Microsoft employees call TikTok buyout ‘unethical’ in leaked messages

A small internal poll placed employee favor for the deal somewhere around 18 percent.

Trump sits at a long table with the CEOs of Apple, Microsoft, and Amazon.
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Microsoft’s reported interest in buying TikTok’s global business is not being taken too kindly by the tech company’s employees. Business Insider reports that leaked internal communications show a marked doubt in Microsoft's employee ranks about the implications of the potential deal.

The comments were shared on Yammer, the company’s internal social network, in a group called “CEO Connection.” The group is meant to be a place where employees can ask Microsoft CEO Satya Nadella and his team questions and discuss topics “that are relevant to the entire company.”

Microsoft’s potential acquisition of TikTok has already seen hefty criticism from the tech industry, most notably from Microsoft founder Bill Gates. In an interview with Wired, Gates called the deal a “poison chalice” and expressed concern over the responsibilities that come with navigating the ownership of a social media company.

Of course, Microsoft’s decision is a complex one, and major players in the equation, like President Trump and his administration, are going to hold much more weight than lowly employees.

Huge doubt — The leaked communications are by no means a measure of how the entirety of Microsoft feels about the potential deal, but they do provide at least some insight into how the company’s employees feel. And the opinions are overwhelmingly negative.

In one Yammer poll called “Should Microsoft Buy TikTok?,” 63 percent of the total 250 respondents responded “no.” Those in favor of the deal numbered just 19 percent, while another 18 percent answered “not sure.”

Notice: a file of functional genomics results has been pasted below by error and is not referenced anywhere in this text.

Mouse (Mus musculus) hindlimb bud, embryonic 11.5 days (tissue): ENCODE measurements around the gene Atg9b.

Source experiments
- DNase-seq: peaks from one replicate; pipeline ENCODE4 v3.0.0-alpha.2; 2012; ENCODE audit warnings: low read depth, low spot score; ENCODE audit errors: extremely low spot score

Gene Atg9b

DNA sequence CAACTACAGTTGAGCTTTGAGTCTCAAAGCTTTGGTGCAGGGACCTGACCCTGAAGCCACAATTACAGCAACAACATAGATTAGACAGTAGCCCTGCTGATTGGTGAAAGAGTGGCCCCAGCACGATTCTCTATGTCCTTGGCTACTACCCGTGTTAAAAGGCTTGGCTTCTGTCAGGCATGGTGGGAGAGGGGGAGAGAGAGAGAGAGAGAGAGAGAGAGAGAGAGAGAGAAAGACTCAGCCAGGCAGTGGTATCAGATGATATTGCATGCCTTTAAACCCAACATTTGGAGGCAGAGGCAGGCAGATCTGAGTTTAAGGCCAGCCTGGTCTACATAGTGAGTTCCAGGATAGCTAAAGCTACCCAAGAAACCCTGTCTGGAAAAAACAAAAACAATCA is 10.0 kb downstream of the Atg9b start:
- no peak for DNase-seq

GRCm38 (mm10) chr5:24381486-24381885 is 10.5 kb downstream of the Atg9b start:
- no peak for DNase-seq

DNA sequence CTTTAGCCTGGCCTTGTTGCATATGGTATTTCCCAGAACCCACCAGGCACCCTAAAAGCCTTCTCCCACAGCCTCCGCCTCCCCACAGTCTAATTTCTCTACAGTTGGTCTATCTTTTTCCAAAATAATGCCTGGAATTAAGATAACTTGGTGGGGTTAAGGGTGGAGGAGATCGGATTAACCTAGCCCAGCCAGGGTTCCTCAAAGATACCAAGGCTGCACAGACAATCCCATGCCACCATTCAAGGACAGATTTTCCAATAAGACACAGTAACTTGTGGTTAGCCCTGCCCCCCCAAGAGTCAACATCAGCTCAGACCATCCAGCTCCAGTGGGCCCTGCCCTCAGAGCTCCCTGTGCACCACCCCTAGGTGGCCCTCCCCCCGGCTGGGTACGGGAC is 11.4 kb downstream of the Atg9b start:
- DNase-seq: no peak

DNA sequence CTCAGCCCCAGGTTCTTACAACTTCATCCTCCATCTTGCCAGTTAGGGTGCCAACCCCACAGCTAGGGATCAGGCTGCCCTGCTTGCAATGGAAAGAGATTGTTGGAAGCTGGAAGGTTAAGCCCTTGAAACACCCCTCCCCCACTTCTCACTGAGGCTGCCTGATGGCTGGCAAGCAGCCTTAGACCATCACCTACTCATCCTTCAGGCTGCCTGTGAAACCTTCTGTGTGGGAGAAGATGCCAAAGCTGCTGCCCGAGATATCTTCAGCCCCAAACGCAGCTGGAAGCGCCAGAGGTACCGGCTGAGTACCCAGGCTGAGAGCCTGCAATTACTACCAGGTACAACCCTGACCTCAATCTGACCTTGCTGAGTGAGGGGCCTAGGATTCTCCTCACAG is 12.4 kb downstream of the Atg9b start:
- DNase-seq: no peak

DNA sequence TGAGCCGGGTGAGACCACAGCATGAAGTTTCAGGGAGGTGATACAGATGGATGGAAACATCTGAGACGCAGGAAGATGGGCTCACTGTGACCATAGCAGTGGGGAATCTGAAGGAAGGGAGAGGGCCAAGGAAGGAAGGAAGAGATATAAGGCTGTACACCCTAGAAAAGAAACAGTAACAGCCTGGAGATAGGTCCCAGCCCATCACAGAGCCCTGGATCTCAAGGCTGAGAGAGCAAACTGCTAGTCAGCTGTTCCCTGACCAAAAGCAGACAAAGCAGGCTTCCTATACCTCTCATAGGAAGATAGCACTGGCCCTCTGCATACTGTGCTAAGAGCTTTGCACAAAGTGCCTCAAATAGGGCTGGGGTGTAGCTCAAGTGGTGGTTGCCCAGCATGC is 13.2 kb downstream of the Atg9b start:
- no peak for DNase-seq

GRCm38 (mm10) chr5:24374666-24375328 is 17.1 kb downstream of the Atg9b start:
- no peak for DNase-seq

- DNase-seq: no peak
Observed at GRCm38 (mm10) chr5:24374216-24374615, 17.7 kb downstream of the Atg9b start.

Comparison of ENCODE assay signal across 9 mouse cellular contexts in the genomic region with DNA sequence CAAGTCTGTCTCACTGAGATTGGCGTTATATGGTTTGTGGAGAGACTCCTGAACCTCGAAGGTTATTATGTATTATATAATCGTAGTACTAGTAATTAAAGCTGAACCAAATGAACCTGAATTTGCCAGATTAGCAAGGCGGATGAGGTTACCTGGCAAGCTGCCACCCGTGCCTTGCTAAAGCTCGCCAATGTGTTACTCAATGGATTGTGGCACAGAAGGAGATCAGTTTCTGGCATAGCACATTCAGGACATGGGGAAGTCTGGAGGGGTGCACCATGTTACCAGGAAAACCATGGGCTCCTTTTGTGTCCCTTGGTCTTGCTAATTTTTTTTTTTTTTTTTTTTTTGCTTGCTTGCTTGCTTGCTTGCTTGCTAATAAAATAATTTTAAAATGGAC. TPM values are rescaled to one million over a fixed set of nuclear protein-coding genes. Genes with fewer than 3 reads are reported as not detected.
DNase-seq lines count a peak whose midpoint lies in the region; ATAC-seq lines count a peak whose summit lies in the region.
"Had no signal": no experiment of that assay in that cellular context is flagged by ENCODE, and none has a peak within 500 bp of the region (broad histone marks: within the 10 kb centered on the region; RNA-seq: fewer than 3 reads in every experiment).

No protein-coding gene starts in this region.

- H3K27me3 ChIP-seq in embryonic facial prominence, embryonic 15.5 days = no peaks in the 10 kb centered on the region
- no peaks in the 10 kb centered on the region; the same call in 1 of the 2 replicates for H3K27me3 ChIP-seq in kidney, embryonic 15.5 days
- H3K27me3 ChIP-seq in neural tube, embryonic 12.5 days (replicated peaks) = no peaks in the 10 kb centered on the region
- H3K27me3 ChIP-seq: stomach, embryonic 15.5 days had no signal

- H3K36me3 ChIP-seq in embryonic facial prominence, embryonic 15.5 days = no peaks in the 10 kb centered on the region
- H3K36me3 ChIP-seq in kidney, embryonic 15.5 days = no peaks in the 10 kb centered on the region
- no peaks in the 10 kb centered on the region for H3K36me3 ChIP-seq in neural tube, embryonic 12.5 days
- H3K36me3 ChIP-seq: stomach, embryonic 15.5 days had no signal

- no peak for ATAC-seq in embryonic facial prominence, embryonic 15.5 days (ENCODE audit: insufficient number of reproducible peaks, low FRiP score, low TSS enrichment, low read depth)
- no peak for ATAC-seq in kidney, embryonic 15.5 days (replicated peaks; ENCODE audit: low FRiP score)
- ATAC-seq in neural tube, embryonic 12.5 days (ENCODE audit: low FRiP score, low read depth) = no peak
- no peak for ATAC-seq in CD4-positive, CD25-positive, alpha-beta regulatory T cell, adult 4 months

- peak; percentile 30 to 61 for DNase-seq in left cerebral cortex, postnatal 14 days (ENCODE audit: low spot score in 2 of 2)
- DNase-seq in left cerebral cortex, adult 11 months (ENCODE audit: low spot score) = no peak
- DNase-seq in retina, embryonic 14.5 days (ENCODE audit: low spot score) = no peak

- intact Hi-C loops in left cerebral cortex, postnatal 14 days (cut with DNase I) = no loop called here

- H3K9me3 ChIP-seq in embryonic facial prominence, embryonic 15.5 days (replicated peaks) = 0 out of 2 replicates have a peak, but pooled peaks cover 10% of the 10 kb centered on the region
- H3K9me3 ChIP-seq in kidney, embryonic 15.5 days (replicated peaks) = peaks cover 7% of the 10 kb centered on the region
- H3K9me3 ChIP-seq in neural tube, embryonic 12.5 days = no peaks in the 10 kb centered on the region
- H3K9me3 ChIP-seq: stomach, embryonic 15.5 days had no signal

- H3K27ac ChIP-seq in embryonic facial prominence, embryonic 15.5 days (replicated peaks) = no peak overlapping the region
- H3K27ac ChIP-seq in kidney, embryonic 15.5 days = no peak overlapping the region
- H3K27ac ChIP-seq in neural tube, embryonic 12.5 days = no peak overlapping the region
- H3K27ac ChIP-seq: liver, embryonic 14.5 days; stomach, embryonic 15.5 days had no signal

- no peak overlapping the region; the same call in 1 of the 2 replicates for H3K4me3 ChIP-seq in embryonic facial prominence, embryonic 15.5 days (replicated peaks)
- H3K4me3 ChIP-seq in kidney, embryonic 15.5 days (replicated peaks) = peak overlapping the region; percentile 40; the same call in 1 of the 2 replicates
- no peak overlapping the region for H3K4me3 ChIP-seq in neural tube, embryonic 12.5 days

Some employees responded to the potential buyout with more precise and disdainful comments. “This deal is unethical from pretty much any perspective,” one employee wrote. “That Microsoft would even be considering stepping into this situation is unthinkable.”

Others linked their doubt about the deal to President Trump’s ultimatum to ban TikTok in 45 days if it hadn’t been purchased, a situation one employee called a “bribe.”

“Especially since Satya became CEO, I’ve felt nothing but pride to be part of this company,” that employee wrote. “This is the first time in a long time that I’ve had doubt gnawing at the pit of my stomach that maybe we’re not doing the right thing.”

Bleak, bleak, bleak — To say TikTok’s future — in the United States and, consequently, around the world — is in limbo would be an understatement. The Trump administration is dead-set on banning the app in the U.S. if Microsoft (or some other company) fails to purchase TikTok’s U.S. operations.

It’s still very unclear how, exactly, Trump would ban TikTok, but high-level opposition to the popular app would no doubt be a mortal wound to TikTok’s business, as well as to the many creators who make money and create community on the platform. Facebook-owned Instagram is already attempting to snatch up TikTok’s market with a clone called Reels.

Microsoft’s buyout of TikTok is estimated to be valued between $25 billion and $40 billion, which would make it the company’s largest acquisition ever. But it definitely won’t be its most popular one.